My students just delight in making these fun word and picture-packed stories. A simple Internet search will give you dozens of ideas on how to make these fun, engaging, and special keepsakes for your readers. They have truly been one of my more favorite projects and my students feel a deep sense of pride as they tape the flaps over their pictures/ words and think about sharing these special treasures with their families.

What are some of your favorite lift-the-flap books? Share some of them with us at Story Monsters Ink! Email them or tweet about them using the #teachingtoolbox. Have fun reading and creating!


Larissa Juliano is an elementary school teacher, reading specialist, and children’s book author. Follow her on Twitter @larissasjuliano or visit | April 2019 | Story Monsters Ink



LIST I Think I Can

by Karen S. Robbins Designed to be read with a buddy, this dialogue between an aardvark and a mouse contains only kindergarten or first-grade words, making it a unique beginner’s book. Sentences are short, with lots of repetition for reinforcement and to build reading confidence. This story encourages beginning readers to believe in themselves. They will want to read it over and over again, and will be proud to say “I can read!”

Meet Odie (A Paw Smart Book)

by D.S. Provance Do your children know why dogs sniff, bees buzz, or lizards shed skin? Narrated by a dog, Paw Smart books by D.S. Provance provide fascinating facts about dogs, other animals, and plants. In Meet Odie, Odie helps children understand dogs. In Odie Explores, he shares his joy of exploring. Both lighthearted books contain photographs and a glossary that a reviewer said “will put a smile on your face and help your child expand their vocabulary.”

Muffin’s Shadow: A Muffin “Tail”

by Laura W. Eckroat When Dad pulled into the parking lot, Muffin became a little nervous, because this was somewhere new. The place was big, like a giant maze, and her eyes hadn’t adjusted to the bright lights. Then suddenly, she saw it, for the very first time ... her SHADOW! It seemed to follow her everywhere. She kept moving, but the shadow chased her! What was the shadow, and will Muffin get free of it? Just right for ages 5-8, the book is wonderful for classroom and humane education, too.


Story Monsters Ink | April 2019 |

Bobby and the Monsters

by Marie Blaire One evening Bobby confessed that he is afraid to sleep alone in his room. Bobby’s mom treats with an understanding of his feelings and peculiarly calms him. She makes up a story that makes her son smile and ready to sleep. Bobby and the Monsters is a fun and charming book with rich rhymes and delightful illustrations. It will have your little ones giggling and leave them ready for peaceful dreams.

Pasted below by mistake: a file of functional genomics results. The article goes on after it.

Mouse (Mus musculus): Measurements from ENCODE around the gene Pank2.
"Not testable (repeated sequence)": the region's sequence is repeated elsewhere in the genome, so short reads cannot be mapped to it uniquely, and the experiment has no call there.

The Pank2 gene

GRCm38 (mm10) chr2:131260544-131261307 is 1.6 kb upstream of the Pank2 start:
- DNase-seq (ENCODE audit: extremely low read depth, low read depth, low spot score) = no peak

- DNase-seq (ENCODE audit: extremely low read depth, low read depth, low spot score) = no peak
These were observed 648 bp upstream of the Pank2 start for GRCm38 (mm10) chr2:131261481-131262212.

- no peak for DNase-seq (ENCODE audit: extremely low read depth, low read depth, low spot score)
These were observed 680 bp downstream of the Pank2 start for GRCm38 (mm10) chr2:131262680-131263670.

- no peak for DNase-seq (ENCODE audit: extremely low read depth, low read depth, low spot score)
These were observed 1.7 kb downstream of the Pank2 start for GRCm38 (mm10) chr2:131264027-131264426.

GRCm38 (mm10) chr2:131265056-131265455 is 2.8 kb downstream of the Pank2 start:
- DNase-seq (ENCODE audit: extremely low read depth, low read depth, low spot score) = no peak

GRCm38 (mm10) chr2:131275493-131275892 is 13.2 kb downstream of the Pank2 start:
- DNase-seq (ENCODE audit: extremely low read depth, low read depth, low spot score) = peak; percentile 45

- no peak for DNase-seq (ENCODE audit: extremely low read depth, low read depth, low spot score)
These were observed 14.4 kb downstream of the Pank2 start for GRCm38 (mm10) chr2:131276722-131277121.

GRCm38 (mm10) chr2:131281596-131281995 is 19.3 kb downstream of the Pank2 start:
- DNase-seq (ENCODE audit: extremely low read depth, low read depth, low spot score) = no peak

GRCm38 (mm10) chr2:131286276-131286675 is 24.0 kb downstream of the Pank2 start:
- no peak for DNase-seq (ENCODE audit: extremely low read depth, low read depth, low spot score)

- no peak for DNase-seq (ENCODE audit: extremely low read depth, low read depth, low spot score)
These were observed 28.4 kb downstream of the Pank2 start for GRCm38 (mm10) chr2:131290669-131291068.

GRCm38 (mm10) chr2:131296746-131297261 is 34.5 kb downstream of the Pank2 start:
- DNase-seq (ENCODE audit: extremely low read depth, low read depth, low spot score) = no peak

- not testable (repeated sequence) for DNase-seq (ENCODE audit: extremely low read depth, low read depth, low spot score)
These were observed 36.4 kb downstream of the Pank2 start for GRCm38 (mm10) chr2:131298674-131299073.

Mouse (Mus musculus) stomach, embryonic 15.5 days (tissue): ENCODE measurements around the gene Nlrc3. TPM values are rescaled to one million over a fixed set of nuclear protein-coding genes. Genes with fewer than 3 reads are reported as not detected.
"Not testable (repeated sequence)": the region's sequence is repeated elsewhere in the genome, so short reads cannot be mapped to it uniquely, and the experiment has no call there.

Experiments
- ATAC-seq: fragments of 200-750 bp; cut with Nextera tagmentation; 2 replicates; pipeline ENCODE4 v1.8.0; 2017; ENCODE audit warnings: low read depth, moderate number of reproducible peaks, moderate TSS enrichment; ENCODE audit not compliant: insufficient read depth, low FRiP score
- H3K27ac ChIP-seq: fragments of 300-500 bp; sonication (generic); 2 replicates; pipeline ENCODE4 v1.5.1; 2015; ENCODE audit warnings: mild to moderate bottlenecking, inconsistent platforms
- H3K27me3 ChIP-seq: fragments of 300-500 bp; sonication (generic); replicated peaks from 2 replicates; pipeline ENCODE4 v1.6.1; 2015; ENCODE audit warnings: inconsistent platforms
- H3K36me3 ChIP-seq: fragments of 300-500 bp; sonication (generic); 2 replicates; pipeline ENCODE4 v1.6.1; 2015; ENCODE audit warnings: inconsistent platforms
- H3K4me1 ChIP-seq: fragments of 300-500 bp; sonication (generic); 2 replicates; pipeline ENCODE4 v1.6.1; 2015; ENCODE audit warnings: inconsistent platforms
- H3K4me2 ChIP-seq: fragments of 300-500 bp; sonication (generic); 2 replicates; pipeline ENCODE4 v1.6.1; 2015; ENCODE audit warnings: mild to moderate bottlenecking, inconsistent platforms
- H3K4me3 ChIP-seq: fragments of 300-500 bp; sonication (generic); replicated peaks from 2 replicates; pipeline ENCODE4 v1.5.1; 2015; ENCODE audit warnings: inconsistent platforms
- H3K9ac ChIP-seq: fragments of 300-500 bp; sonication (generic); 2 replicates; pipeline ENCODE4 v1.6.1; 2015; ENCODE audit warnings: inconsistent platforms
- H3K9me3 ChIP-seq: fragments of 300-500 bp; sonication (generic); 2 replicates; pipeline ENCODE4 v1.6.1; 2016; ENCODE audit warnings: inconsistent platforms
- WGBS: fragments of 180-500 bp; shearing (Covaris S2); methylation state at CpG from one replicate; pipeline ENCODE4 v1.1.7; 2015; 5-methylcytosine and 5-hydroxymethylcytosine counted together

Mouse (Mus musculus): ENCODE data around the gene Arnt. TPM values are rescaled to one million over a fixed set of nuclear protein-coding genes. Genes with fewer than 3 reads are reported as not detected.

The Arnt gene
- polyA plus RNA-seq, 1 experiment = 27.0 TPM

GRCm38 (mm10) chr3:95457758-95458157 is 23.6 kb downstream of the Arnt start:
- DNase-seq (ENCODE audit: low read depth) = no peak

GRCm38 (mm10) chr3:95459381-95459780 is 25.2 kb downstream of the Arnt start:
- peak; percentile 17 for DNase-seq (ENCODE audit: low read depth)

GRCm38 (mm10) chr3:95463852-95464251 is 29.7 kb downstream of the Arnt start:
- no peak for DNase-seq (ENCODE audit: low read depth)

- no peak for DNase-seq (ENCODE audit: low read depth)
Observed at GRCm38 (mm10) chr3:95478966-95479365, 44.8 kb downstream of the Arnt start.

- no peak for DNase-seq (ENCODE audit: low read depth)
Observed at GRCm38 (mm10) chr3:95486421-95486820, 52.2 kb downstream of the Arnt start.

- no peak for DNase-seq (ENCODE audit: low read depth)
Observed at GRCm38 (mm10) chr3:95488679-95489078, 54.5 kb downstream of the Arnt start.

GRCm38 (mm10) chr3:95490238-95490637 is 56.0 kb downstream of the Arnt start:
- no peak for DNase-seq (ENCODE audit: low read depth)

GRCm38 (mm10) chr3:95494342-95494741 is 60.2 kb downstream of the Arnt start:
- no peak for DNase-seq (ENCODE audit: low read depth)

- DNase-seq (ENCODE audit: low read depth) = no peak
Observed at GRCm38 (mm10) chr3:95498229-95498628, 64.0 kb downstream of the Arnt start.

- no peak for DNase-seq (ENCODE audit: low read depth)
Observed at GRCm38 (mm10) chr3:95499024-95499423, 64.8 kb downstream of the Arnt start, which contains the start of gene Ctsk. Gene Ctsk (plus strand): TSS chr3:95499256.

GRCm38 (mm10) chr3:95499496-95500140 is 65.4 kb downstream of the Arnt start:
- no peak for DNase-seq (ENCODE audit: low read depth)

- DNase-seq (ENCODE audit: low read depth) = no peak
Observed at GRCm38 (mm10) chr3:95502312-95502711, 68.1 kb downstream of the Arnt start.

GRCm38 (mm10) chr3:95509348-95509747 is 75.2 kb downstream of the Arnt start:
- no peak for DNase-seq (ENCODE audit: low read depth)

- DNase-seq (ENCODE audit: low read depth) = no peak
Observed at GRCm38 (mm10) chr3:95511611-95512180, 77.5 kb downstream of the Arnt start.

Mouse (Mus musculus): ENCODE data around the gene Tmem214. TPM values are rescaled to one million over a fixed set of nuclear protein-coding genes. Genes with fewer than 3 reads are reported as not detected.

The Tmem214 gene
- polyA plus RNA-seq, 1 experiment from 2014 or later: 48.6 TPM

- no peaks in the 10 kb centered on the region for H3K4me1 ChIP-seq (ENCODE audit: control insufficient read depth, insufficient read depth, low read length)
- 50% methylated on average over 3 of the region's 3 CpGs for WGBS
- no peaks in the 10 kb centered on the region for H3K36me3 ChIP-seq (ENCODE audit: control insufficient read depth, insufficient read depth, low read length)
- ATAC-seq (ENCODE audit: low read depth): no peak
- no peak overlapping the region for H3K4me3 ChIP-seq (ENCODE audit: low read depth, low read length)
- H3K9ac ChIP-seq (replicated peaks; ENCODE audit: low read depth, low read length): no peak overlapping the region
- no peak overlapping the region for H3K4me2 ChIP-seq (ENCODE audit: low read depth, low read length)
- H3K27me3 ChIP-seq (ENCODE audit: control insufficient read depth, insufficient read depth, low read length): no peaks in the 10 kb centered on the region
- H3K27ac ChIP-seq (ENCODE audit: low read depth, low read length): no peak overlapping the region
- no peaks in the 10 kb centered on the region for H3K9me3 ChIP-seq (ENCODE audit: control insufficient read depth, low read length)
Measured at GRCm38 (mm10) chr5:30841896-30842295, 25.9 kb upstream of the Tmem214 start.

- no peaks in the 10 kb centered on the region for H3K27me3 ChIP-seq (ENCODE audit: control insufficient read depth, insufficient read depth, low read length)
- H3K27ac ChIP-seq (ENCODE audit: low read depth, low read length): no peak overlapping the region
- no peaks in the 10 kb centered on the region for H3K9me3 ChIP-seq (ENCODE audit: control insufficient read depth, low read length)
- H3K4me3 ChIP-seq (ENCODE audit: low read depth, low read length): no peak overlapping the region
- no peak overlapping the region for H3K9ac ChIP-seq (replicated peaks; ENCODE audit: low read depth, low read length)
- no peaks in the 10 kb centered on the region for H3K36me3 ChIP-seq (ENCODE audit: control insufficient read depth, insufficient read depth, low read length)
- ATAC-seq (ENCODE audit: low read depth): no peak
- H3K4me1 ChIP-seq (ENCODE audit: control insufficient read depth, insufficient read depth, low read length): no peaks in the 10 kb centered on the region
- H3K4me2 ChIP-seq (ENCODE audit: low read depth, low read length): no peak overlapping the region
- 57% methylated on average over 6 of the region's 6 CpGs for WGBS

Spencer’s Adventure: An Unexpected Friend

by Jacquelyn K. Francis Spencer is going to his first day of school and thinks all the little boys and girls are just like him. However, he is in for a surprise when he realizes that each and every person is an individual and special in his or her own way. A book that explores ethnicities and cultural backgrounds in a fun and wholesome way. Sure to be fun for the whole family.

Gracie Lou

by Larissa Juliano Gracie Lou is bored. And lonely. What is a little girl to do when there’s nowhere to go and no one to play with? Wish upon a star! As Gracie Lou travels through the starry sky to magical lands, she experiences exciting and whimsical adventures that ignite all her five senses. Readers will delight in the vivacity of Gracie Lou’s imagination (or is it?) as they anticipate where the curly-haired cutie will head to next.


I See the Sun series

by Satya House Explore the world! Life in different countries seen from a child’s point of view. Each bilingual picture book in this award-winning series focuses on one country and one day in the life of one child with a story told from the child’s perspective. Learn about different cultures, family life, and language in a way that is sensitive to each culture. Age-appropriate (5+) country facts and a glossary for extended learning are included in each book. NEW in 2019: I See the Sun in India. Other titles are I See the Sun in. . .USA, Mexico, China, Nepal, Afghanistan, Russia, Turkey, and Myanmar (Burma).

The Magical Journey of Bob Crane